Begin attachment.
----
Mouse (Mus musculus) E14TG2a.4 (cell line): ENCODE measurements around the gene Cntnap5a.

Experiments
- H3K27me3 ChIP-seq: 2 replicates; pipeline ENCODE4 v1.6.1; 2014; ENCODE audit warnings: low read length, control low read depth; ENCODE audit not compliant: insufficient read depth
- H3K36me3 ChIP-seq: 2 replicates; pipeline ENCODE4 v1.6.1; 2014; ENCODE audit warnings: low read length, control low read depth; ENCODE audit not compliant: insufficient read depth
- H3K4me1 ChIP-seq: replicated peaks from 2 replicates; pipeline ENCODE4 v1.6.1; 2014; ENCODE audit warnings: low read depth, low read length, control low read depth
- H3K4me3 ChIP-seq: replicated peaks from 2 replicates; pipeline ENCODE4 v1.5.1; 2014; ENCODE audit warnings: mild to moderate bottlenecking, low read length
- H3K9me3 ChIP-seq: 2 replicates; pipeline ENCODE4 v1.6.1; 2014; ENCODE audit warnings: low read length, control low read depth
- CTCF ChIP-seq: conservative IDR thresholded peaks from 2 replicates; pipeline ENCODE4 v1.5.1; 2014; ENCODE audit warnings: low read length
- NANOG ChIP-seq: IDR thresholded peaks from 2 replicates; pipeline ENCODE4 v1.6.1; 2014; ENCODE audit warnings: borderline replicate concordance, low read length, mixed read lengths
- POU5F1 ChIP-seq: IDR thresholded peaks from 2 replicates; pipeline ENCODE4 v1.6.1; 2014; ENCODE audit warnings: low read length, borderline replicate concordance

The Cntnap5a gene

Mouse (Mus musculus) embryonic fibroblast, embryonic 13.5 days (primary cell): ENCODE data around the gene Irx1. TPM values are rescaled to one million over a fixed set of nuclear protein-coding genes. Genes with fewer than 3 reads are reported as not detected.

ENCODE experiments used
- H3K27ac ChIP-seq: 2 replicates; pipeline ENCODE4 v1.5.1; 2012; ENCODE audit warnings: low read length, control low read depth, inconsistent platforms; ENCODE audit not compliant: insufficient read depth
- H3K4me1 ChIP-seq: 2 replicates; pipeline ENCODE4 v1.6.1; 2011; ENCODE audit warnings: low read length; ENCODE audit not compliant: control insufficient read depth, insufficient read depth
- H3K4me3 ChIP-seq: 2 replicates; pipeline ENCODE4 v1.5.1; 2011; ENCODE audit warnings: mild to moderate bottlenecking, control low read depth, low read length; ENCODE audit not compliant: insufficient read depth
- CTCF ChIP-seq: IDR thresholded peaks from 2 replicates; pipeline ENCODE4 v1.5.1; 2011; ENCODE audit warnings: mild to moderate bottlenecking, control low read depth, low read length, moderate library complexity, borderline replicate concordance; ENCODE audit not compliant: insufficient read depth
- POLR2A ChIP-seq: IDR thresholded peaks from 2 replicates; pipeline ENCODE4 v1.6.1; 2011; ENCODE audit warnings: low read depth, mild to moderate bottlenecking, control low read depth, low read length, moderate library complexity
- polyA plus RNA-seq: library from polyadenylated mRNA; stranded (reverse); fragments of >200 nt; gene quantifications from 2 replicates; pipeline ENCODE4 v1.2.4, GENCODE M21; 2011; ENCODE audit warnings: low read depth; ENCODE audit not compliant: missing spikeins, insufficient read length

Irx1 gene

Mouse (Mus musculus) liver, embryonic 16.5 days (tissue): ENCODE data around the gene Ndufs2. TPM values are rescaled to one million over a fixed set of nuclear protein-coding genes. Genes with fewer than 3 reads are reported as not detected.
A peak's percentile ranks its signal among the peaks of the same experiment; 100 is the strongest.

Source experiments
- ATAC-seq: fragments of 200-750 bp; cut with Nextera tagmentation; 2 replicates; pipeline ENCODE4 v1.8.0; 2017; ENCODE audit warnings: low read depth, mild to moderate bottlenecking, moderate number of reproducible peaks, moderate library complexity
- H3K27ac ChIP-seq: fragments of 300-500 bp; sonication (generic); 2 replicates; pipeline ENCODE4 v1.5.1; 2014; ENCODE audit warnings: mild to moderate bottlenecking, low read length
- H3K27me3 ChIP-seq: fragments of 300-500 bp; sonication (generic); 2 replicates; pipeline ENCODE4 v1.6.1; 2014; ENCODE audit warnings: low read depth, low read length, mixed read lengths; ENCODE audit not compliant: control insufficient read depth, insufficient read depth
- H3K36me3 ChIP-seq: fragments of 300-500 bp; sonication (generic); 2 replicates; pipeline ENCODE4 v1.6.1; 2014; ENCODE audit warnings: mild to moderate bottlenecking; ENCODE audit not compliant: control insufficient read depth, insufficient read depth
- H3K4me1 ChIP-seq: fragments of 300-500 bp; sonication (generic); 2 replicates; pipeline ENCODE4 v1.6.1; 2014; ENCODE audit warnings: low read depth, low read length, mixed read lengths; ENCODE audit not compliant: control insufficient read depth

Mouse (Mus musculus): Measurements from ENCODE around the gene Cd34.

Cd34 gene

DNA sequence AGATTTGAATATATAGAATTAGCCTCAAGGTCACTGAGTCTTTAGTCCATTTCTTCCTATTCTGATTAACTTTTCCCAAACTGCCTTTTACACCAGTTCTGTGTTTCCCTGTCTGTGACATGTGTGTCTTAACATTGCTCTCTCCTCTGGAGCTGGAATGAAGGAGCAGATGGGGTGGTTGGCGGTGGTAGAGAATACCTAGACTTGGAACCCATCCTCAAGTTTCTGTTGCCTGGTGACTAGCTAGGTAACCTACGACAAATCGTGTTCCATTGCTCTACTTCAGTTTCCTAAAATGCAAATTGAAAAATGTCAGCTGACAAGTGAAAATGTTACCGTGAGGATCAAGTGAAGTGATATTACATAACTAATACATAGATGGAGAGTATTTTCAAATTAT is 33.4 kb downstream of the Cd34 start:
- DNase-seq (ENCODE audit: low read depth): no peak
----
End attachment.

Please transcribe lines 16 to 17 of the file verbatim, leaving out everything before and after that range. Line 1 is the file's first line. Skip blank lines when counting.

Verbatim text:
- H3K4me3 ChIP-seq: 2 replicates; pipeline ENCODE4 v1.5.1; 2011; ENCODE audit warnings: mild to moderate bottlenecking, control low read depth, low read length; ENCODE audit not compliant: insufficient read depth
- CTCF ChIP-seq: IDR thresholded peaks from 2 replicates; pipeline ENCODE4 v1.5.1; 2011; ENCODE audit warnings: mild to moderate bottlenecking, control low read depth, low read length, moderate library complexity, borderline replicate concordance; ENCODE audit not compliant: insufficient read depth